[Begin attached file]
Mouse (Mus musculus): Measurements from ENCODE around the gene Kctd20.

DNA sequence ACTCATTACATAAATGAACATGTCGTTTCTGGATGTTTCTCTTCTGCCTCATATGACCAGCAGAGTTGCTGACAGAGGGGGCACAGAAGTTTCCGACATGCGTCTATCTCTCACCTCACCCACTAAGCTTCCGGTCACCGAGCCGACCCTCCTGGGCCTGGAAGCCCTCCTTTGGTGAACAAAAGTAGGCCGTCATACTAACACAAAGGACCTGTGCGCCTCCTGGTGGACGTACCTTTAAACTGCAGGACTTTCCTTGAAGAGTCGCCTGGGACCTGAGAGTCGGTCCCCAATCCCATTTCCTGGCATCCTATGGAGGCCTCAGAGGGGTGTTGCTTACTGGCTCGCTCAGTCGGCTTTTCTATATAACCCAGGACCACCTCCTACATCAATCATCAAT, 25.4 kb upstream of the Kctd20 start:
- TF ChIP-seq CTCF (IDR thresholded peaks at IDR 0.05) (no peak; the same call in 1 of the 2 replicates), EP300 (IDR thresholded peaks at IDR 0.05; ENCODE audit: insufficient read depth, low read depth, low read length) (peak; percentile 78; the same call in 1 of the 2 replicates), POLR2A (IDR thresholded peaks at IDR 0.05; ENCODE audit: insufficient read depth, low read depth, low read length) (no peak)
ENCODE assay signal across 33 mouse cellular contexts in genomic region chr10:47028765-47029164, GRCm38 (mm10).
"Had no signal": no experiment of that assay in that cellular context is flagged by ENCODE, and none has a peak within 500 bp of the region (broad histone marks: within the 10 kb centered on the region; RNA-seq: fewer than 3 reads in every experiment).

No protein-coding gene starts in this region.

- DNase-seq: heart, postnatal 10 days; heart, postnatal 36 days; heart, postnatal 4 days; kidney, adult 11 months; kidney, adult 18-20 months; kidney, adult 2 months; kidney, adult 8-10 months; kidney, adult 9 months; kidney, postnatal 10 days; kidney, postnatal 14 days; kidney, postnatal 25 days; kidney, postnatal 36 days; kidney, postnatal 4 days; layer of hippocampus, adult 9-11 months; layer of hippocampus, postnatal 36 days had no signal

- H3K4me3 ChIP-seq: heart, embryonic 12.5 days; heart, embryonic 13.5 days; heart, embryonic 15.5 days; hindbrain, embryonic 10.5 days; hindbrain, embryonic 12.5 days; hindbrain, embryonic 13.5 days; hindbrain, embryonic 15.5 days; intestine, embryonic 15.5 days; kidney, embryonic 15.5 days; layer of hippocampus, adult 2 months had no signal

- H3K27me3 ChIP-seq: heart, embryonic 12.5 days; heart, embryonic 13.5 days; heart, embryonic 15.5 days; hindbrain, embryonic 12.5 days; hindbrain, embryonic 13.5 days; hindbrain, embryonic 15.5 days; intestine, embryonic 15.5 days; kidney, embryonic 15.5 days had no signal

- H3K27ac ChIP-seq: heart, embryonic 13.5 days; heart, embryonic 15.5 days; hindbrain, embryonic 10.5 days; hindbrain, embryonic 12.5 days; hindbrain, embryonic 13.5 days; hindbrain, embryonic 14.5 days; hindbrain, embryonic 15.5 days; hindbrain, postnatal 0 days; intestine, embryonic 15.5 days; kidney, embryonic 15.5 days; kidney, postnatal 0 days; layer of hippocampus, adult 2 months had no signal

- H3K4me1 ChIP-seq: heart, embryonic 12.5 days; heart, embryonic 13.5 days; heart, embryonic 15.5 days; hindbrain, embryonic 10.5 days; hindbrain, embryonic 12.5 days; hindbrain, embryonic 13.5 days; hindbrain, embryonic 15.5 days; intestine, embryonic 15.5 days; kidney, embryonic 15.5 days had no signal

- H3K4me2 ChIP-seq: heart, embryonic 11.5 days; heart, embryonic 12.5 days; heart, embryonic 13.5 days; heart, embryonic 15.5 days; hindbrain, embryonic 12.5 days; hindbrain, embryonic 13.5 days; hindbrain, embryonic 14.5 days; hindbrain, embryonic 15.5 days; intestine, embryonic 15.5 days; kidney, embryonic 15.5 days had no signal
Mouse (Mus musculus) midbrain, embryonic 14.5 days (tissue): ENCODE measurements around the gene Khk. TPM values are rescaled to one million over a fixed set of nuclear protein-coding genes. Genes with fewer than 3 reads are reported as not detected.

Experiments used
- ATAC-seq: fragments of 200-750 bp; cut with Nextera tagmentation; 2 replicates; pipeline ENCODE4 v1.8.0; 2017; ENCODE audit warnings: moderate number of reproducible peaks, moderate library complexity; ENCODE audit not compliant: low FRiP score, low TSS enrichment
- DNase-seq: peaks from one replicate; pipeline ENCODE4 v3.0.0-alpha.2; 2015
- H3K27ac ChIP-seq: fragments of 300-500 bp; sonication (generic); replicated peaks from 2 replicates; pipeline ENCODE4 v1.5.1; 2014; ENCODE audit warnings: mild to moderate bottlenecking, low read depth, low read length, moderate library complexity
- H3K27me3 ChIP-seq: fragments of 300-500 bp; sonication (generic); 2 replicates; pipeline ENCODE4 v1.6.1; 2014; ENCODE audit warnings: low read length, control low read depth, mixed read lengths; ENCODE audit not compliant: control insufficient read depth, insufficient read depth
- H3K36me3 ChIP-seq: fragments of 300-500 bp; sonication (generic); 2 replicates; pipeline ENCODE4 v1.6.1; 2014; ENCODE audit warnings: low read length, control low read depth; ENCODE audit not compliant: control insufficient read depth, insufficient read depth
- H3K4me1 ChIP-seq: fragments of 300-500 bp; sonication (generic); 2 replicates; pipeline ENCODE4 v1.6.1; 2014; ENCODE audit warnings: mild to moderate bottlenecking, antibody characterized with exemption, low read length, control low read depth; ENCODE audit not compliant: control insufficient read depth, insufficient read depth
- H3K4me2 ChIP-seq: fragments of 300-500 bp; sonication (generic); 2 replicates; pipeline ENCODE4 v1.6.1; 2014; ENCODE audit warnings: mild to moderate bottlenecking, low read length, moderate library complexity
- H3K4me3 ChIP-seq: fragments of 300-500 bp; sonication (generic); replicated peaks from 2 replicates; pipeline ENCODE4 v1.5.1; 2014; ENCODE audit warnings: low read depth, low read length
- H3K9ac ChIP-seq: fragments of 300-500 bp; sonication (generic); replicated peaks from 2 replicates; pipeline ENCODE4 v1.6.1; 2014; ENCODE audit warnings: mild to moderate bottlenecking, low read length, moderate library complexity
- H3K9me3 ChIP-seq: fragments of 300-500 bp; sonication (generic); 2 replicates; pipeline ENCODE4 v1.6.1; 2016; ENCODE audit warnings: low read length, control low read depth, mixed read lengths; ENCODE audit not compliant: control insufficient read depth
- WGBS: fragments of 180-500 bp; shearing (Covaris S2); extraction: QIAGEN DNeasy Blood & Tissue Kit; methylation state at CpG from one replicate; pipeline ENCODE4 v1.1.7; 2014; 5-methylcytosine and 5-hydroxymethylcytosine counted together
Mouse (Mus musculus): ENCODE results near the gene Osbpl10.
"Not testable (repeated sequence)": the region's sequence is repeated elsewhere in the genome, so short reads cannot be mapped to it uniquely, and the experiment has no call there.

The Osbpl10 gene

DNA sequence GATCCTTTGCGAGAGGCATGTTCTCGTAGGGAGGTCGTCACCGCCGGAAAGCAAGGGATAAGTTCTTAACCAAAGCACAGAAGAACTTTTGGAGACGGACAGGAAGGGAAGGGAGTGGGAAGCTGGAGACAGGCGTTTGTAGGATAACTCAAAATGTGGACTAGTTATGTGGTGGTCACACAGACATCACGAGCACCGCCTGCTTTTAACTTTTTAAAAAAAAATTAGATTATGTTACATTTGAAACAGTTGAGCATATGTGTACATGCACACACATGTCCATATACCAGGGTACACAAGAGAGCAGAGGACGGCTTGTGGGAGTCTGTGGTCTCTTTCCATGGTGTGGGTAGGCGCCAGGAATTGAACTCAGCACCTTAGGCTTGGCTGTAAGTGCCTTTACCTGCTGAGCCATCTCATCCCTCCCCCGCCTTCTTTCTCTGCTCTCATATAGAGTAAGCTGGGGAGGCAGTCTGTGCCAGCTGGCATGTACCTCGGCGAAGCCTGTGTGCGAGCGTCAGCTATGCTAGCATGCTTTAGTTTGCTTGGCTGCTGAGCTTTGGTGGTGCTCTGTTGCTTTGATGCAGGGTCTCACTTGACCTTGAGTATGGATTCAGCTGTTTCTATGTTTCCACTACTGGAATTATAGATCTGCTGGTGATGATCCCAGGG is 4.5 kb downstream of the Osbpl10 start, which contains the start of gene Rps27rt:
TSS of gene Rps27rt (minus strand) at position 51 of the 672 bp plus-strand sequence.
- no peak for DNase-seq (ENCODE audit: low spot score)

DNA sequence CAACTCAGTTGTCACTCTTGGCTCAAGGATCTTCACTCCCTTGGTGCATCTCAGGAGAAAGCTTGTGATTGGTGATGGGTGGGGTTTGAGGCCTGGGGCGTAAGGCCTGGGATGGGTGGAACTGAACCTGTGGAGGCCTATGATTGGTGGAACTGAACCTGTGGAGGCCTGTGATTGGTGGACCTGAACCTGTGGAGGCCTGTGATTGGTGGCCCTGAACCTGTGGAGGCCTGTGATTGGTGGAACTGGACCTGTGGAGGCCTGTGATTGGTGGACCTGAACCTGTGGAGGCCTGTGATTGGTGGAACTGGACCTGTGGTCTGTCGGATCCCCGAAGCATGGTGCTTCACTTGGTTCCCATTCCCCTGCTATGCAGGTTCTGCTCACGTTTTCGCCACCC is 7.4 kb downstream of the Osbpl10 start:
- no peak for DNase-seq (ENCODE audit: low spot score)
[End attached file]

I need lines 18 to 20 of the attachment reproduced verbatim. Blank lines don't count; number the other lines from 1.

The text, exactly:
- H3K27me3 ChIP-seq: fragments of 300-500 bp; sonication (generic); 2 replicates; pipeline ENCODE4 v1.6.1; 2014; ENCODE audit warnings: low read length, control low read depth, mixed read lengths; ENCODE audit not compliant: control insufficient read depth, insufficient read depth
- H3K36me3 ChIP-seq: fragments of 300-500 bp; sonication (generic); 2 replicates; pipeline ENCODE4 v1.6.1; 2014; ENCODE audit warnings: low read length, control low read depth; ENCODE audit not compliant: control insufficient read depth, insufficient read depth
- H3K4me1 ChIP-seq: fragments of 300-500 bp; sonication (generic); 2 replicates; pipeline ENCODE4 v1.6.1; 2014; ENCODE audit warnings: mild to moderate bottlenecking, antibody characterized with exemption, low read length, control low read depth; ENCODE audit not compliant: control insufficient read depth, insufficient read depth